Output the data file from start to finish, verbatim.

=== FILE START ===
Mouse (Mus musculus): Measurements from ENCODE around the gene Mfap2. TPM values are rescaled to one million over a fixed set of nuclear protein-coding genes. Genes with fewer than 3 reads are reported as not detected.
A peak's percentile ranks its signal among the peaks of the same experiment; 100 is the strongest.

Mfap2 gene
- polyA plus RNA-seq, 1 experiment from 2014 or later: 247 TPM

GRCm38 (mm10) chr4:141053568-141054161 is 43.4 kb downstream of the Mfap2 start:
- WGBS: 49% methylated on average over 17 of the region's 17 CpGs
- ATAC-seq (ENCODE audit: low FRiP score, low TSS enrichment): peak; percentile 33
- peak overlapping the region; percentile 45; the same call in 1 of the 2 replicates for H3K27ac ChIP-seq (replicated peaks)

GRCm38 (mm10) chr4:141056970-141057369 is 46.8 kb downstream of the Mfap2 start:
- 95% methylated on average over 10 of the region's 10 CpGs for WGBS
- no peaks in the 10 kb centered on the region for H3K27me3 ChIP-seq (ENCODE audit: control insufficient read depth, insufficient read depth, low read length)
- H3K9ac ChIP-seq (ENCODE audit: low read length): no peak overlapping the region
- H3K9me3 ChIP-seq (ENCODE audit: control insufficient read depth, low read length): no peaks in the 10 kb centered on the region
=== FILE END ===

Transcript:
Mouse (Mus musculus): Measurements from ENCODE around the gene Mfap2. TPM values are rescaled to one million over a fixed set of nuclear protein-coding genes. Genes with fewer than 3 reads are reported as not detected.
A peak's percentile ranks its signal among the peaks of the same experiment; 100 is the strongest.

Mfap2 gene
- polyA plus RNA-seq, 1 experiment from 2014 or later: 247 TPM

GRCm38 (mm10) chr4:141053568-141054161 is 43.4 kb downstream of the Mfap2 start:
- WGBS: 49% methylated on average over 17 of the region's 17 CpGs
- ATAC-seq (ENCODE audit: low FRiP score, low TSS enrichment): peak; percentile 33
- peak overlapping the region; percentile 45; the same call in 1 of the 2 replicates for H3K27ac ChIP-seq (replicated peaks)

GRCm38 (mm10) chr4:141056970-141057369 is 46.8 kb downstream of the Mfap2 start:
- 95% methylated on average over 10 of the region's 10 CpGs for WGBS
- no peaks in the 10 kb centered on the region for H3K27me3 ChIP-seq (ENCODE audit: control insufficient read depth, insufficient read depth, low read length)
- H3K9ac ChIP-seq (ENCODE audit: low read length): no peak overlapping the region
- H3K9me3 ChIP-seq (ENCODE audit: control insufficient read depth, low read length): no peaks in the 10 kb centered on the region